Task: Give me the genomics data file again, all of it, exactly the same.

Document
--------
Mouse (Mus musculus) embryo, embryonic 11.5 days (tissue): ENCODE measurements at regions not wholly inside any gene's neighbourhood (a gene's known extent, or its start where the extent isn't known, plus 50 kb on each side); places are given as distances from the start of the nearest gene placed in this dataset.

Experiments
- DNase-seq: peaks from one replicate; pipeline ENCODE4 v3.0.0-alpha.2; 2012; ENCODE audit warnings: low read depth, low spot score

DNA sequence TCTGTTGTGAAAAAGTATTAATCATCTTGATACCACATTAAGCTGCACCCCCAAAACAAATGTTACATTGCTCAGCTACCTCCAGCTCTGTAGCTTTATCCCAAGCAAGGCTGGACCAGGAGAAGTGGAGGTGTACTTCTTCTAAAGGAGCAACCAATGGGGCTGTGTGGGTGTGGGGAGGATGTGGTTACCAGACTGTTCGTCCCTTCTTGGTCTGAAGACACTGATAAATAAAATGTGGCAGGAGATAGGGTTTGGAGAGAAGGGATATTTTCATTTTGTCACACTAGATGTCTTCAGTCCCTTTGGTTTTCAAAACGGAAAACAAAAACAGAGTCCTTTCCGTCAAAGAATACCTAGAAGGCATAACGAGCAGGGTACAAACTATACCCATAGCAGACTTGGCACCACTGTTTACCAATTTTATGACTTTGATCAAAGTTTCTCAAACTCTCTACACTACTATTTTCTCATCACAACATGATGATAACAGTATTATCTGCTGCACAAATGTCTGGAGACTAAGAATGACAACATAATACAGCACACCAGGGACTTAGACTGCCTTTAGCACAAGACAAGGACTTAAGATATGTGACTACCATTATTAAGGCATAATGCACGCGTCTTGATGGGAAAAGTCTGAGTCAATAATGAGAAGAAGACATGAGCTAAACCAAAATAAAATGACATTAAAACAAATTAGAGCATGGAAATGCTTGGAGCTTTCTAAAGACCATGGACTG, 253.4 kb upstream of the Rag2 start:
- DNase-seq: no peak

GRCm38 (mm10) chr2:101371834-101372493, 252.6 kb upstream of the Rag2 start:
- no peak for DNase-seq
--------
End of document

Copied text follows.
Mouse (Mus musculus) embryo, embryonic 11.5 days (tissue): ENCODE measurements at regions not wholly inside any gene's neighbourhood (a gene's known extent, or its start where the extent isn't known, plus 50 kb on each side); places are given as distances from the start of the nearest gene placed in this dataset.

Experiments
- DNase-seq: peaks from one replicate; pipeline ENCODE4 v3.0.0-alpha.2; 2012; ENCODE audit warnings: low read depth, low spot score

DNA sequence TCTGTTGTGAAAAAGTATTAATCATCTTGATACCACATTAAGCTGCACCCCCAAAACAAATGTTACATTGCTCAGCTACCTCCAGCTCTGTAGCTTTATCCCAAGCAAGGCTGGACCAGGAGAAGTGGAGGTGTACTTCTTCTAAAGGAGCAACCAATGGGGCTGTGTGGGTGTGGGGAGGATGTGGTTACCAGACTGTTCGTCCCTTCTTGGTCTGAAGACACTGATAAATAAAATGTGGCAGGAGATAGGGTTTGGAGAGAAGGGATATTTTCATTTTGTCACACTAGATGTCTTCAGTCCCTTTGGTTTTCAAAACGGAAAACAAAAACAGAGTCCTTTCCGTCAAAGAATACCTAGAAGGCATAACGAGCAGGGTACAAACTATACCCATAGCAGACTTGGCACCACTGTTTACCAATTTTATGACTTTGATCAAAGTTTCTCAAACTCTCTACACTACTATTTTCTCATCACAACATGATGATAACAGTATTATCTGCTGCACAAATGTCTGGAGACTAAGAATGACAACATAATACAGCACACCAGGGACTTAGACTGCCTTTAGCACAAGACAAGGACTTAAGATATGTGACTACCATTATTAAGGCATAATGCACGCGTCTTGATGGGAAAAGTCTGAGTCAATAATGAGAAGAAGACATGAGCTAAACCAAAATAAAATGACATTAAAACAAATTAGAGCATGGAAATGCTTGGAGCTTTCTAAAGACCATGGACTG, 253.4 kb upstream of the Rag2 start:
- DNase-seq: no peak

GRCm38 (mm10) chr2:101371834-101372493, 252.6 kb upstream of the Rag2 start:
- no peak for DNase-seq